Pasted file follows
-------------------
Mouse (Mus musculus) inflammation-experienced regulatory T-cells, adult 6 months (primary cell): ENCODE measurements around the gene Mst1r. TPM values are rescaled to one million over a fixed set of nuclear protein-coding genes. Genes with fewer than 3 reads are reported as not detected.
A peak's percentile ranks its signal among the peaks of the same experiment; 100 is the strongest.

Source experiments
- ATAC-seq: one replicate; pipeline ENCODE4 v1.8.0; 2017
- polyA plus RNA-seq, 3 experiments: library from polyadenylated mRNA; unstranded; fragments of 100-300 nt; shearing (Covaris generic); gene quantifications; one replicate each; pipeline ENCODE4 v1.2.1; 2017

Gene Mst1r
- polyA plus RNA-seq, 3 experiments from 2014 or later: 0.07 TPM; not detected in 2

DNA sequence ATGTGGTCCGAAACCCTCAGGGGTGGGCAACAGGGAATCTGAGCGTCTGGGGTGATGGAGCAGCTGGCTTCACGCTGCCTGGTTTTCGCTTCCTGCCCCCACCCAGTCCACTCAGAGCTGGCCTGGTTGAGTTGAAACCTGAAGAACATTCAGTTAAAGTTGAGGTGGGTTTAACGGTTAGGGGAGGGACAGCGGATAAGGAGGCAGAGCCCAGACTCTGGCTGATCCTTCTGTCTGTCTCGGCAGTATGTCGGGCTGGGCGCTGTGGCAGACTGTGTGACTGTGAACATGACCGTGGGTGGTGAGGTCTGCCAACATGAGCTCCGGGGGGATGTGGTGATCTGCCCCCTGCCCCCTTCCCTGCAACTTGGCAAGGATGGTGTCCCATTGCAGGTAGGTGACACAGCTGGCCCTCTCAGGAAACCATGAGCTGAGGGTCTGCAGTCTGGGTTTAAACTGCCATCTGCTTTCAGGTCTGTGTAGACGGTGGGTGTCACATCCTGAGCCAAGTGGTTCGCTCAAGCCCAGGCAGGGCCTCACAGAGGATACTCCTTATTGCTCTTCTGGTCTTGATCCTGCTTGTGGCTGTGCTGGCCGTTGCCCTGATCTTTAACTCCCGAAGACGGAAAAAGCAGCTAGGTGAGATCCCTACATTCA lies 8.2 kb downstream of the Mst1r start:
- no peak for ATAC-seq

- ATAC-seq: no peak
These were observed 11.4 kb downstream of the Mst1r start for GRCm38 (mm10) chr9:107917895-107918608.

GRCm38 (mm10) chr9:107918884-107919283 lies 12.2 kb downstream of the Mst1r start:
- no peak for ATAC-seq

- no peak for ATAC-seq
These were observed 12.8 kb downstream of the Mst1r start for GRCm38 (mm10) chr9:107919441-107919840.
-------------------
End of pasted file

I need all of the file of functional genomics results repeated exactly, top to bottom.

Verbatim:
Mouse (Mus musculus) inflammation-experienced regulatory T-cells, adult 6 months (primary cell): ENCODE measurements around the gene Mst1r. TPM values are rescaled to one million over a fixed set of nuclear protein-coding genes. Genes with fewer than 3 reads are reported as not detected.
A peak's percentile ranks its signal among the peaks of the same experiment; 100 is the strongest.

Source experiments
- ATAC-seq: one replicate; pipeline ENCODE4 v1.8.0; 2017
- polyA plus RNA-seq, 3 experiments: library from polyadenylated mRNA; unstranded; fragments of 100-300 nt; shearing (Covaris generic); gene quantifications; one replicate each; pipeline ENCODE4 v1.2.1; 2017

Gene Mst1r
- polyA plus RNA-seq, 3 experiments from 2014 or later: 0.07 TPM; not detected in 2

DNA sequence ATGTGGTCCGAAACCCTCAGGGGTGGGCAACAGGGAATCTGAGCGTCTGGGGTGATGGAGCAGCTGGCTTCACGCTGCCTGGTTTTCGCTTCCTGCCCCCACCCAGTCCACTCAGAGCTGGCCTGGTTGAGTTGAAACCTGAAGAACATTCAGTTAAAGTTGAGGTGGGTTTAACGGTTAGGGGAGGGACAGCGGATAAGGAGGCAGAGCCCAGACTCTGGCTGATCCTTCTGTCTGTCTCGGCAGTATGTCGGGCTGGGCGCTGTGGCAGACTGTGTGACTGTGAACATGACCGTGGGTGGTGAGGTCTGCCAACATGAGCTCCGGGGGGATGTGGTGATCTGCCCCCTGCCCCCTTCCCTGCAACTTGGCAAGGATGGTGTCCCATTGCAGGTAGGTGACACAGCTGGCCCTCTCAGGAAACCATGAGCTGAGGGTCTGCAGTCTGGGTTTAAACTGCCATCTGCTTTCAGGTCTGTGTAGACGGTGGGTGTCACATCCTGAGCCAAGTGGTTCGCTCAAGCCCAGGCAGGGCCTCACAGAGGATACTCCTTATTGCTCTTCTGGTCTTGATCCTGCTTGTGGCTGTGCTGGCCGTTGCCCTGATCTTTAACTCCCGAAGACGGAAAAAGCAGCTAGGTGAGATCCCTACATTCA lies 8.2 kb downstream of the Mst1r start:
- no peak for ATAC-seq

- ATAC-seq: no peak
These were observed 11.4 kb downstream of the Mst1r start for GRCm38 (mm10) chr9:107917895-107918608.

GRCm38 (mm10) chr9:107918884-107919283 lies 12.2 kb downstream of the Mst1r start:
- no peak for ATAC-seq

- no peak for ATAC-seq
These were observed 12.8 kb downstream of the Mst1r start for GRCm38 (mm10) chr9:107919441-107919840.